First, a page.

While Cameron builds his story around the huge draw of “king of the world” Leonardo DiCaprio, one of the chief virtues of Baker’s film is the casting of Kenneth More in the key role of Second Officer Charles Lightoller. Lightoller’s real-life role in the evacuation of the ship has been widely documented and is a source of much controversy, due to his strict adherence to the “women and children first” code.
Baker’s focus on Lightoller gives the film a moral centre and is based on eyewitness accounts, as documented by Walter Lord. Lightoller takes charge of the evacuation on the port side. He admonishes people to “get a hold of yourselves, remember yourselves” when the situation gets out of hand.
Once the ship sinks, he is shown taking charge of an overturned lifeboat and he instructs the men to shift their weight to avoid swells. However, Lightoller comes off badly in Cameron’s epic. In the late 1950s, he is portrayed as gallant but, by the late 1990s, he is portrayed as less than competent.
Cameron’s focus shifts to First Officer William Murdoch (Ewan Stewart), another real-life character who was responsible for launching many lifeboats and saving hundreds of lives. But he embellishes unnecessarily — at one point Murdoch is shown taking a bribe from Cal for a place on a boat. This is a complete fabrication which smears the good name of a heroic man. Cameron later acknowledged that he should have taken more care in the writing of this important historical figure.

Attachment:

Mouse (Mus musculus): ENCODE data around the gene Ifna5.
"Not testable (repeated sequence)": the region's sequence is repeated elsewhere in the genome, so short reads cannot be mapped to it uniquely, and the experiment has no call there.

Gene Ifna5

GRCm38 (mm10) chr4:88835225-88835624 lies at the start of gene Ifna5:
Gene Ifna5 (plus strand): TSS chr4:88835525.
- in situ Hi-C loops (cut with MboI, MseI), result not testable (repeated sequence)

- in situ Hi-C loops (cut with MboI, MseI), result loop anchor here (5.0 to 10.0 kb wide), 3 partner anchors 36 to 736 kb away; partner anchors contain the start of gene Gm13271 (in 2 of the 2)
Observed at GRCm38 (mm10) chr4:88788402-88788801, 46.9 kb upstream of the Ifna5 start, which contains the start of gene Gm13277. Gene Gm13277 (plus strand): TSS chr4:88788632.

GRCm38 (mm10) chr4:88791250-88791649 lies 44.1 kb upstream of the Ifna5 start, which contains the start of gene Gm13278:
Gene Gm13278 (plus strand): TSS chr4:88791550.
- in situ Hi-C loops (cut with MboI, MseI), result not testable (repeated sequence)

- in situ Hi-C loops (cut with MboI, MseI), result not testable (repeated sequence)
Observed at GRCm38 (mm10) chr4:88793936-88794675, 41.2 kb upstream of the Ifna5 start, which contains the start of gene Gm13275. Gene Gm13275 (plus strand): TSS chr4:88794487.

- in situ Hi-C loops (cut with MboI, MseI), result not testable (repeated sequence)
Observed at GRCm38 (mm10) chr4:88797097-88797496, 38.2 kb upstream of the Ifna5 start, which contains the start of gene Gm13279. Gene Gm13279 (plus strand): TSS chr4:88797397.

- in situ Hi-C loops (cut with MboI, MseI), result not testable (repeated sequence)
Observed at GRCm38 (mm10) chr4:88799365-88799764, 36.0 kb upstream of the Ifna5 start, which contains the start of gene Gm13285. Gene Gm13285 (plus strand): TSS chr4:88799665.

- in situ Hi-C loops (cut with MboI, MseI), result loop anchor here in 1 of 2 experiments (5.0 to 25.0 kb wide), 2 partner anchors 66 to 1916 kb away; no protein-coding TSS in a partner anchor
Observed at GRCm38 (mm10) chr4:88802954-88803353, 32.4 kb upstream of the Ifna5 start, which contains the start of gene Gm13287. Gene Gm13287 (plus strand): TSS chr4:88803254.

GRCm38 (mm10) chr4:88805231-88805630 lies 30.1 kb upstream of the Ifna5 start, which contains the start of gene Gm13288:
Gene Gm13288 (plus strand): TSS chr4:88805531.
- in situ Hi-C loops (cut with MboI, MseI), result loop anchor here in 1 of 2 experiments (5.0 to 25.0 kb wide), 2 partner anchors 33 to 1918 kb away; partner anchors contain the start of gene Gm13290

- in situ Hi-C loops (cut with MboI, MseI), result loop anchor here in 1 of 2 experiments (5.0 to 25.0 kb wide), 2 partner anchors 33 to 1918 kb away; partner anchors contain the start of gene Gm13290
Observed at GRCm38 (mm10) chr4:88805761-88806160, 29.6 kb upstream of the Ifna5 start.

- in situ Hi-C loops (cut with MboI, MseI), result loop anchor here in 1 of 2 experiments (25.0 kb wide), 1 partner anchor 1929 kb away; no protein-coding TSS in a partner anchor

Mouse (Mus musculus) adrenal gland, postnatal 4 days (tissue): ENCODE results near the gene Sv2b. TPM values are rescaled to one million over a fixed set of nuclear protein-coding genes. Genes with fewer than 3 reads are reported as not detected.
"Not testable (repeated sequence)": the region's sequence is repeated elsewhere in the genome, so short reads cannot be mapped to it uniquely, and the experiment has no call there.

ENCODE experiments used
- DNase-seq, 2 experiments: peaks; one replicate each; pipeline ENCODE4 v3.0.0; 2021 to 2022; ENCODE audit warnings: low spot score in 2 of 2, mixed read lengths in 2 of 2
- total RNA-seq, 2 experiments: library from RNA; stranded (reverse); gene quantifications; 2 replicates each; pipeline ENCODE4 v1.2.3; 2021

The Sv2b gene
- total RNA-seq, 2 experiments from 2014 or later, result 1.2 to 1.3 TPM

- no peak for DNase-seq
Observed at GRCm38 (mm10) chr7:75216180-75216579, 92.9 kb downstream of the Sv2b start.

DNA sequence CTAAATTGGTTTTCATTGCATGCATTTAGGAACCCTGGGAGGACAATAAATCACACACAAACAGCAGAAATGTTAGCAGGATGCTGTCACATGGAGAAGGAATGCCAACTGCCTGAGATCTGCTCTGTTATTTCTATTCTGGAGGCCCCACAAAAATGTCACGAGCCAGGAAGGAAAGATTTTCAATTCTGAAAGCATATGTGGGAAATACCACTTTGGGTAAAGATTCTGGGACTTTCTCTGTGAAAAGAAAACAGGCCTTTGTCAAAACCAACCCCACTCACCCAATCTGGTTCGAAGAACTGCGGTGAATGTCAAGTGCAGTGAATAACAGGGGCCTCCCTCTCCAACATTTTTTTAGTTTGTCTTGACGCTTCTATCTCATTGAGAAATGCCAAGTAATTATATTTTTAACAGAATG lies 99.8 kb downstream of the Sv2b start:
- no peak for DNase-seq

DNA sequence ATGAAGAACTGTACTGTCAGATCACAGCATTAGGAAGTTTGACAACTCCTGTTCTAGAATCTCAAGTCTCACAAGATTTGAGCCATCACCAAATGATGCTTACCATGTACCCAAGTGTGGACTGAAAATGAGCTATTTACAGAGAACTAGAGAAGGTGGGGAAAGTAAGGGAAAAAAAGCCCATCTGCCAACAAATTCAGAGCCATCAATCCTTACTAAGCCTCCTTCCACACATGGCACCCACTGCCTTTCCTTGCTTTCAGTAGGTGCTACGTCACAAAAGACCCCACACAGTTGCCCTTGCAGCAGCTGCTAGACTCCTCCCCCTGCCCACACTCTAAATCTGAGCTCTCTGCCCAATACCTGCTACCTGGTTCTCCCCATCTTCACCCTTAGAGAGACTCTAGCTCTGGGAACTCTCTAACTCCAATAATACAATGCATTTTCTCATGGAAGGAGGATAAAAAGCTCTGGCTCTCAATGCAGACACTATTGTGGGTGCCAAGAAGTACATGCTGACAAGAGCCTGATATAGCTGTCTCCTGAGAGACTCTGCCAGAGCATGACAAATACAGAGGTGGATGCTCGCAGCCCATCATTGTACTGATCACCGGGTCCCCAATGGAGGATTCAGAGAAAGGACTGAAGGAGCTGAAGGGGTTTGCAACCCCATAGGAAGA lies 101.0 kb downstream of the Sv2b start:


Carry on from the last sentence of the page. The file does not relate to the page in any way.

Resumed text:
‘Lump in the throat’ moments
The Titanic story moves us — that’s why we keep returning to it in popular culture.
Cameron’s film has one stand-out emotional sequence, revolving around the famous story of the musicians who continued playing stoically to the end. Cameron shows them performing the hymn Nearer, My God, To Thee. The camera then moves effortlessly from the captain in an apparent state of shock entering the wheelhouse, to designer Thomas Andrews fixing the clock in the smoking room, to an old couple embracing in bed, and finally an Irish mother from steerage soothing her children with a bedtime story.
The sequence heralds the ship’s final plunge into the icy waters. This is deeply affecting stuff. From there, Cameron ratchets up the horror of the situation with desperate scenes of passengers and crew succumbing in the rapidly rising water. Cameron acknowledged that his inspiration for the sequence was a similar section from A Night to Remember.
A Night to Remember was shot entirely at Pinewood Studios in the UK — and it would fail to recoup its budget. Titanic (1997), on the other hand, was an enormous commercial success, grossing over US$2.2 billion (£1.7 billion) at the box office. It would also cement Di Caprio and Winslet as major stars and win a slew of awards.
But for those seeking the definitive account of the disaster, it is Baker’s film that captures the scope and scale of the tragedy with the most tact and sincerity.
The writer is a senior lecturer of Film, Television & Cultural Studies at the University of the West of Scotland
Republished from The Conversation
Published in Dawn, ICON, April 24th, 2022